0

I always like to overthink things, so here's my thought of the day:

Should setters only set the values of class properties, and not perform any other logic?

Suppose I have a class

class User {
    private:
       int age;
       bool is_alive;
     public:
       int GetAge();
       void SetAge();
       bool GetIsAlive();
       void SetIsAlive();
};

When calling User::SetAge(5), one would assume that user.age == 5. But what about User::GetIsAlive()? Should setting the age of the user also perform internal logic to set the is_alive property, or should that be up to the user of the class?

Should it only do exactly what the function says?

void User::SetAge(int age){
    this->age = age;
}

or add additional operations?

void User::SetAge(int age){
    this->age = age;
    this->is_alive = (age < 100);
}

Should it be more explicit?

void User::DetermineIsAlive(){
    this->is_alive = (age < 100);
}

Obviously this is a simple case, but in my real world examples, doing something like setting the enabled state of a class (Device.SetState(false)) may then shut down sub components, update the status, etc..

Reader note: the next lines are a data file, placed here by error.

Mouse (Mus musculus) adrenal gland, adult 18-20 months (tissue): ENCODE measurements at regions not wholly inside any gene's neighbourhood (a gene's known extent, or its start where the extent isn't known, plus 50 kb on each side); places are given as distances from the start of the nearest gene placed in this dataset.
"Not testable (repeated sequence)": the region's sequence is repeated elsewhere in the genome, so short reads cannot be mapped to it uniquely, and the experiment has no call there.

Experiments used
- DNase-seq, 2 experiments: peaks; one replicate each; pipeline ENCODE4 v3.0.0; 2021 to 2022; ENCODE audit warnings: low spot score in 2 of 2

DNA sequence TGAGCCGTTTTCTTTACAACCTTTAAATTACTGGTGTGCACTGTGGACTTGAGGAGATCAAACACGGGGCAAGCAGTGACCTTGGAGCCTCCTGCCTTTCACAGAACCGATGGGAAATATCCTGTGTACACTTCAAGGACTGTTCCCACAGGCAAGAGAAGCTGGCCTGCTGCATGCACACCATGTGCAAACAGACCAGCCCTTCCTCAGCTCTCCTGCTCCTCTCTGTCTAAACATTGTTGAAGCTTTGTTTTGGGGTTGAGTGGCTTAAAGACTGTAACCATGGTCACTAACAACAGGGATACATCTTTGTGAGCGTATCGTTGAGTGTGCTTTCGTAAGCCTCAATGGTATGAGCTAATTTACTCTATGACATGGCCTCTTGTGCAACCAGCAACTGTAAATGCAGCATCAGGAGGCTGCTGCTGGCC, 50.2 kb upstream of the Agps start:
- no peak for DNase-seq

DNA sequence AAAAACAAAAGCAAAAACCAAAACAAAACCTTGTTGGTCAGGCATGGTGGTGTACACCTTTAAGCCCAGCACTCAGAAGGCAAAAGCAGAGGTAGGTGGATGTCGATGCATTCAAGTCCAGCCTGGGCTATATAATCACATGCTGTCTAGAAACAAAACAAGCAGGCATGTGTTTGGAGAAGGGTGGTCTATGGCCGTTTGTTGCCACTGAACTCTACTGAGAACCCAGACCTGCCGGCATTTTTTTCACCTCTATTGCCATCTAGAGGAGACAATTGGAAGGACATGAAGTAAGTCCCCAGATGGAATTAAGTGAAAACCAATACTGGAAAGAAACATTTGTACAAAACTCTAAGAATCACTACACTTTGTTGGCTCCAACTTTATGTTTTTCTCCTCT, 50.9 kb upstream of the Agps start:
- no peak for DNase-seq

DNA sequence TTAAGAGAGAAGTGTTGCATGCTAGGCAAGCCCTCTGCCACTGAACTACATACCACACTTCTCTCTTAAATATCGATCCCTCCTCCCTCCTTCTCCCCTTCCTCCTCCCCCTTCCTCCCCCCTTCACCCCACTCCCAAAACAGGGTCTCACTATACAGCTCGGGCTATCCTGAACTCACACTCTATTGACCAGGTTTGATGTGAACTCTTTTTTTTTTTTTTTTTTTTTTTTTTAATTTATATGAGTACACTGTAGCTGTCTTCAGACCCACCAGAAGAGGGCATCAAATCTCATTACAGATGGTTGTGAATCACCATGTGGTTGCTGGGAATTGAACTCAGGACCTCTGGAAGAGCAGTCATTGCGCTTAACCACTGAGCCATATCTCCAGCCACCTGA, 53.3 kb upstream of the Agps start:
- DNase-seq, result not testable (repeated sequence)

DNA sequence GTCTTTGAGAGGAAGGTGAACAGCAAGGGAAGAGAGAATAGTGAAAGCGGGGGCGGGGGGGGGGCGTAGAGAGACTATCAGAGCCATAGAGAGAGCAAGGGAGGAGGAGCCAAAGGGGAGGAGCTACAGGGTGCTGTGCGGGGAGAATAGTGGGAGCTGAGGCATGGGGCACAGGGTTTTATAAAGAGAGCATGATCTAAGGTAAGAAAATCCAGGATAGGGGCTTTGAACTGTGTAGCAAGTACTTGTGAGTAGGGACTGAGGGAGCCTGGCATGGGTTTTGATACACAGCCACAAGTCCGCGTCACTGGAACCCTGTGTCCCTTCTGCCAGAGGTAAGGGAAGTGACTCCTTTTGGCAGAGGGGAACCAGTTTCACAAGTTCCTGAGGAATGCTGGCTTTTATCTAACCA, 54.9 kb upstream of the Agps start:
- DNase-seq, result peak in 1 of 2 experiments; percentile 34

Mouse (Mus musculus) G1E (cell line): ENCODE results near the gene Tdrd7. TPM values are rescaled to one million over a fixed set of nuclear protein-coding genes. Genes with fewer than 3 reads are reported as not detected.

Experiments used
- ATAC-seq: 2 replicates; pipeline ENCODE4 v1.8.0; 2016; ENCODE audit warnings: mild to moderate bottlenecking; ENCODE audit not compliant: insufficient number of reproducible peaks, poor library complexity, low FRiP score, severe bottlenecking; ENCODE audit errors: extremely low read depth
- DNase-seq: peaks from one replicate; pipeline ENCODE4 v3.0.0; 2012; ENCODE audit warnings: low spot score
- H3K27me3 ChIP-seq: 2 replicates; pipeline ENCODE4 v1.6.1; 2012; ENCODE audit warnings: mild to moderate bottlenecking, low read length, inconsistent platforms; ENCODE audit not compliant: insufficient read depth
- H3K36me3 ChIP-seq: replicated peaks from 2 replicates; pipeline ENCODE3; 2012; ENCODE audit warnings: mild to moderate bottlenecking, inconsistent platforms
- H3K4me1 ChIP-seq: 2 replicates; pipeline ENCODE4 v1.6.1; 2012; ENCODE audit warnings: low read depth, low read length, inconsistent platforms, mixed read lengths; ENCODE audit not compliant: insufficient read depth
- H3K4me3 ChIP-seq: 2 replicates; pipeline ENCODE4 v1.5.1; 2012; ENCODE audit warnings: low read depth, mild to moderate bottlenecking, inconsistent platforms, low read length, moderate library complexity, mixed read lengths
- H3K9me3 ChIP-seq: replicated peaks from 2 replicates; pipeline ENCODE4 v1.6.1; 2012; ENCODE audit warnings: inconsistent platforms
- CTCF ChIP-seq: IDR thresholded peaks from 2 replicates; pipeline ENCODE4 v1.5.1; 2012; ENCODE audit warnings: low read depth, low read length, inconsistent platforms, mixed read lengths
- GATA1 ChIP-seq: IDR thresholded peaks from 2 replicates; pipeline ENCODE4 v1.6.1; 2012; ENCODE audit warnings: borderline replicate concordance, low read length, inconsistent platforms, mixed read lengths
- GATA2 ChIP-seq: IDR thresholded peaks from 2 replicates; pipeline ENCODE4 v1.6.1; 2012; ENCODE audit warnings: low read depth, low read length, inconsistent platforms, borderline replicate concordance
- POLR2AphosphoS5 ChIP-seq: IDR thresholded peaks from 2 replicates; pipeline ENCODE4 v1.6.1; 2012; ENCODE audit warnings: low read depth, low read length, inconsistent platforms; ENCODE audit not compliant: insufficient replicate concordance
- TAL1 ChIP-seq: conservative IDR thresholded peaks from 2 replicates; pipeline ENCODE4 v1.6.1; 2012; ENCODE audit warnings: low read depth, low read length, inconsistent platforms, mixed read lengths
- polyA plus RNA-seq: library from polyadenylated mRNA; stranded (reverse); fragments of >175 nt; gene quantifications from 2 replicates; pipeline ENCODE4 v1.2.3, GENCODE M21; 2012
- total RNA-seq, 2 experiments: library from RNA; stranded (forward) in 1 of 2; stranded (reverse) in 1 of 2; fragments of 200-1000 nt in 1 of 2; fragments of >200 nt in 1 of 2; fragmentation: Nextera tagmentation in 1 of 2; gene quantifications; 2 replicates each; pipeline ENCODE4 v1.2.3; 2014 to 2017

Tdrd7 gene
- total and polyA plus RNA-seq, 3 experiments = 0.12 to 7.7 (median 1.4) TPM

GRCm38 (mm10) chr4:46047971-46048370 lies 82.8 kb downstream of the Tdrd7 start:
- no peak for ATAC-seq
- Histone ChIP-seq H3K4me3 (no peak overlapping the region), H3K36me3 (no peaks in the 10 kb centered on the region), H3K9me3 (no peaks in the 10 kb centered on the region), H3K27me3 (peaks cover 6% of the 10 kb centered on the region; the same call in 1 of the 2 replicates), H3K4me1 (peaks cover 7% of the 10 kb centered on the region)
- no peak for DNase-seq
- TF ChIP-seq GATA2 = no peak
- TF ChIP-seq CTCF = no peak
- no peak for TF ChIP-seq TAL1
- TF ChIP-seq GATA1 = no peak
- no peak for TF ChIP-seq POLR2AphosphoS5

I'm just curious if we think setters should ONLY set values or properties, and multi-statement functions should be more explicit in their naming.

  • Setters should also validate the data you're providing them. Other than that, they really shouldn't be doing much else. The purpose of a setter is to set a value in a class's internal state. If it's doing anything else, that means you've given it the wrong name. – Robert Harvey Jul 16 at 18:30
  • 3
    is_alive should be calculated, not stored, as in your last example. – Robert Harvey Jul 16 at 18:39
  • 1
    Can you use an example that is less ridiculous than setting alive = (age < 100)? – gnasher729 Jul 16 at 18:51
  • The gorilla in the room is that neither age nor is_alive should really be stored value, both should've been computed from date of birth. Generally, you should avoid storing transient values like age, as they would have to be manually updated everytime time changes (which is all the time). – Lie Ryan Jul 24 at 12:09
8

The overall problem you're having is that you're letting the implementation of this object guide its interface. That's almost always a bad idea (and is pretty much only justifiable for performance reasons).

This almost certainly stems from a lack of understanding of what this object is for. What purpose it serves within the overall design of your system.

Take your example of considering setting the internal is_alive field based on the age. You're asking if it is right or not to do that in SetAge. Well... you're asking the wrong people and the wrong question. The right question is "what is the relationship between age and being alive, and who decides what that is?"